Reduced postsynaptic response and significant muscle fatigue
Clinical features of Myasthenia Gravis
1) Skeletal muscle weakness (extraocular muscles, eyelids, facial muscles, proximal limbs)
2) Ptosis, diplopia, blurred vision (MC initial symptoms)
3) Generalized weakness, dysarthria, dysphagia
4) Slow progression with periodic exacerbations

*Myasthenic crisis - medical emergency occurring in 15% of patients (diaphragmatic fatigue)
Diagnosis of Myasthenia Gravis
1) Edrophonium (Tensilon) test - AChE medication causes marked improvement of symptoms
2) ACh receptor antibody test
3) EMG - decremental response to repetitive motor neuron stimulation

*CT scan of thorax can rule out thymoma
Treatment of Myasthenia Gravis
1) AChE inhibitors - Pyridostigmine
2) THYMECTOMY
3) Immunosuppressive drugs (corticosteroids first)
4) Plasmapheresis removes antibodies
5) IVIG
6) Intubation if necessary
Medications that exacerbate Myasthenia Gravis symptoms
1) Aminoglycosides and tetracyclines
2) Beta-blockers
3) Anti-arrhythmics (Quinidine, Procainamide, Lidocaine)
Lambert-Eaton Syndrome
**Associated with Small Cell Lung Cancer**
Autoantibodies against PREsynpatic CALCIUM channels
Proximal muscle weakness and HYPOreflexia
*Symptoms improve with increased muscle stimulation*
Duchenne's Muscular Dystrophy
X-lined recessive mutation in Dystophin gene
*No inflammation*
Clinical features of Duchenne's Muscular Dystrophy
1) Progressive, symmetric, proximal muscle weakness that begins in childhood
2) Gower's maneuver (hands used when rising from floor)
3) Pseudohypertrophy of calf muscles
4) Wheelchair confinement, respiratory failure, and death in 3rd decade
Diagnosis of Duchenne's Muscular Dystrophy
1) Serum creatinine phosphokinase levels
2) DNA testing
Treatment of Duchenne's Muscular Dystrophy
No treatment available
Predisone may slow progression
Surgery may correct scoliosis
Becker's Muscular Dystrophy
X-linked recessive mutation in Dystophin gene, but less severe than Duchenne's --> some dystrophin present
Neurofibromatosis Type I (von Recklinghausen's Disease)
Autosomal dominant disorder
Cafe au lait spots, neurofibromas, CNS tumors, axillary freckling, iris hamartomas (Lisch nodules), bony lesions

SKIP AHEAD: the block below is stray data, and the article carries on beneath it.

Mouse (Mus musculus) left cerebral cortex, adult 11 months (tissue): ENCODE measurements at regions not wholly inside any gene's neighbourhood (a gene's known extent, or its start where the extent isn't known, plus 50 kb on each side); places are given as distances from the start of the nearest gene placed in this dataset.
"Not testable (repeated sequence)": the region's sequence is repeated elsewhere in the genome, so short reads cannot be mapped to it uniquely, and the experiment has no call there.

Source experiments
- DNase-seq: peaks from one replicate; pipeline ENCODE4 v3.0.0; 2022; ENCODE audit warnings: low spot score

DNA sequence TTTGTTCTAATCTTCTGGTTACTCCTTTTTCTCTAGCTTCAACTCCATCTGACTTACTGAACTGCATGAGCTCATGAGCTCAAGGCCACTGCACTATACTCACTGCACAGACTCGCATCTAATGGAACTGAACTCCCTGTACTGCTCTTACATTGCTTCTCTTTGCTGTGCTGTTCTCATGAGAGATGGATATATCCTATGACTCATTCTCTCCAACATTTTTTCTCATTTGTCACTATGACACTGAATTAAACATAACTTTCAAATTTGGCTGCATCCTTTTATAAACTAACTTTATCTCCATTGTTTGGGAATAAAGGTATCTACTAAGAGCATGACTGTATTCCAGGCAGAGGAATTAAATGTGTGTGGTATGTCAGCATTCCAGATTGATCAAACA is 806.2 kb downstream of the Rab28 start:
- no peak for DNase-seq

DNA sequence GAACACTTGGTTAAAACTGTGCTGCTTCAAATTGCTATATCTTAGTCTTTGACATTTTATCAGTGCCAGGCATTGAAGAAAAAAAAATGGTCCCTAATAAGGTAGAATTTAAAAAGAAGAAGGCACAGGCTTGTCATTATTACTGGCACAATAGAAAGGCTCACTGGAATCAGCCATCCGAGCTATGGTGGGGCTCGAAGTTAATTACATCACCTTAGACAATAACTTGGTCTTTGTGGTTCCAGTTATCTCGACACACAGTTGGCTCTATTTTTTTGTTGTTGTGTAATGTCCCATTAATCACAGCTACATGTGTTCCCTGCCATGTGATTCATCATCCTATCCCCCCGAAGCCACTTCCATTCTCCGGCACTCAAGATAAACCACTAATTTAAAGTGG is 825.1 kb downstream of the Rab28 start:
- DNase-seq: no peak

CNS tumors associated with NF1
1) Gliomas
2) Meningiomas
Complications of NF1
1) Scoliosis
2) Pheochromocytomas
3) Optic nerve gliomas
4) Renal artery stenosis
5) Erosive bone defects (spinal deformity, congenital tibial dysplasia)
Neurofibromatosis Type II
Autosomal dominant disorder
Bilateral acoustic neuromas (schwannomas), multiple meningiomas, neurofibromas, cataracts
Other features of Neurofibromatosis
1) Seizures
2) Mental retardation, learning disabilities
3) Short height
4) Macrocephaly
Tuberous Sclerosis
Autosomal dominant
Skin lesions (facial angiofibromas, adenoma sebaceum)
Cognitive impairment, epilepsy, retinal hamartomas, renal angiomyolipomas, cardiac rhabdomyomas
Sturge-Weber Syndrome
Acquired disorder
Capillary angiomatoses of pia mater
*Port-wine stain*
*Epilepsy and mental retardation*
Treatment of epilepsy is mainstay of treatment
Von Hippel-Lindau Disease
Autosomal Dominant
CAVERNOUS HEMANGIOMAS of brain or brainstem, renal angiomas, cysts in multiple organs
*Associated with Renal Cell Carcinoma*
Syringomyelia
Central cavitation of CERVICAL spinal cord --> abnormal fluid collection w/in cord parenchyma
*Diagnosed by MRI
*Treated by surgical syringosubarachnoid shunt
Causes of syringomyelia
1) Cranial base malformation (Arnold-Chiari malformation)
2) Intramedullary tumors
3) Traumatic necrosis of cord
Clinical features of Syringomyelia
Bilateral loss of PAIN & TEMPERATURE over shoulders (capelike distribution) --> Lateral Spinothalamic Tract

*Muscle atrophy of hands may occur
Brown-Sequard Syndrome
Spinal cord hemisection resulting in
CONTRAlateral loss of pain and temp (Spinothalamic tract) and IPSIlateral hemiparesis (Corticospinal tract), and IPSIlateral loss of position/vibration (Dorsal columns)
Transverse Myelitis